I spoke to an elderly man the other day who had just been burgled. Luckily he had been out when it happened but his hand was still shaking as he held the papers he had been sent by the insurance company to fill in and he said that he would not be going out for the rest of the week. When I said the only way to get over these things is to get on with life as normal, he just looked at me and I was ashamed for trying to give him such glib reassurance.
He said that life for him had changed forever, and he wished he could tell the burglars just what they had done and the impact they had made upon his life. So, on his behalf, here in a letter are the things the 73-year-old man would like to say to the thieves who entered his property and stole from him.
Dear Sir or Madam,
When you climbed on my roof the other night and used the spade you had found in my garden to break open my bedroom window, you did far more damage than you will ever know.
Of course there is the cost – replacing the window you broke, repairing the door you forced open on your way out, the locks I will now need to put on every door and window, the new frames for the photographs you smashed, the painting that must be done to remove all traces of you from my walls, the cleaning of the clothes you touched. Then there is the time you have taken – the hours spent with police, forensics, insurance, the time I will spend cleaning every surface that might bear any memory of your presence in my home.
I didn’t have many valuable items. But you know that, you looked everywhere. I don’t even have a credit card or a passport that you could steal, so at least you couldn’t take my identity, but you did take some trinkets that you might pawn for a couple of quid. I bet that made you angry, all that effort for a few pounds.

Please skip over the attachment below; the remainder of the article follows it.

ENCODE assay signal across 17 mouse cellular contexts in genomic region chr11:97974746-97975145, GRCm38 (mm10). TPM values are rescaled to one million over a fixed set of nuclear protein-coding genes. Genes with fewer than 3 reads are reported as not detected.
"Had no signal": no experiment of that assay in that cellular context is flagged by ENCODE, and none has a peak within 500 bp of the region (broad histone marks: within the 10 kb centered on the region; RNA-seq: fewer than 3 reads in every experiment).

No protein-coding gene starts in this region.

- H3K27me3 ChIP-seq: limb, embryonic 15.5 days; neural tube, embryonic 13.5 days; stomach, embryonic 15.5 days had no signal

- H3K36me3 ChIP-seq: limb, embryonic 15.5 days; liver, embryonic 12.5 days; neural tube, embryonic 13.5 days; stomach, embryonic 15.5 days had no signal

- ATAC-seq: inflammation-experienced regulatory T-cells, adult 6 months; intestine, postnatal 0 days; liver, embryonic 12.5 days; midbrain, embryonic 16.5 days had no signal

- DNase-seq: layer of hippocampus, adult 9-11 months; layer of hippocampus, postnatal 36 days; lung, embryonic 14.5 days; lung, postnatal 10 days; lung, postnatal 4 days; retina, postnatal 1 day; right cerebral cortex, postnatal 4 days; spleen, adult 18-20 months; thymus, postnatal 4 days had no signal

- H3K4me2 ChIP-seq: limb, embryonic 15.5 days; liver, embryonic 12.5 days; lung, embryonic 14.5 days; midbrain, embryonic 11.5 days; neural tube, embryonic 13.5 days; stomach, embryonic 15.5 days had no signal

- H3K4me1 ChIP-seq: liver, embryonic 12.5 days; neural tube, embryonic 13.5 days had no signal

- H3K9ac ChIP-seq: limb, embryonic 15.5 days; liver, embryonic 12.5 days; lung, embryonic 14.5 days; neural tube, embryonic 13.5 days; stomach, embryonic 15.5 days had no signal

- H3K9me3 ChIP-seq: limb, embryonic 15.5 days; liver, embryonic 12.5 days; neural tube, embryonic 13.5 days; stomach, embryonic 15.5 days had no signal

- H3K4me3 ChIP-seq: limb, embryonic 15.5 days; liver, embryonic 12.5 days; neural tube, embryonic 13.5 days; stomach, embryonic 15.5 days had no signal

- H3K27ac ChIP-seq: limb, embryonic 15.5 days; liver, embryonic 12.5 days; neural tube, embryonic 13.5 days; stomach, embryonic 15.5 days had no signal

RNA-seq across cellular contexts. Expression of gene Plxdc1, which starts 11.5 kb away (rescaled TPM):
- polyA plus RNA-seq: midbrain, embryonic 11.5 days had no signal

Taking my late wife’s jewellery was the one thing you took that has cut me to the core. Two rings, an engagement ring and a wedding ring, the only tangible link I had to the person I loved.
No matter how much I tell myself, “it isn’t personal, I was just one of many”, it still feels very personal. Were you watching me to learn my routine? Are you someone who knows me, who I say ‘hello’ to? It is difficult to stop myself becoming suspicious of the tradesman, the neighbour’s son, the person who asked me for directions – you have forced me into an unpleasant sense of distrust of everyone.
It is difficult to admit the fear factor. Okay, you are very unlikely to return to the scene of the crime, but what if you do? My home has gone from being my sanctuary and safe-house and instead it has become a place that sets my heart racing every time I return home. Until last week I was happy to go out and visit friends and family, now I am scared to leave the house, because of the dread I feel when I return.
My family gathered ranks to help me and for a while I forgot about you. Together we cleaned the house from top to bottom and the rooms rang out with defiant laughter. Old photos caused giggles, cupboards were cleaned and cobwebs that had gathered behind yellowed pictures on the wall were cleared away. Together we went through a cleansing process to rid the house of the taint and stench of you, but when the family went home, your nameless face came back to haunt me.
I know you are likely to get away scot-free and you will do this again to some other innocent person. You will make a murky little dealing for the things you stole; you are probably happy after another successful, unlawful night’s work. You have no idea that, aside from my wife’s rings, the most priceless thing you took from me was my confidence.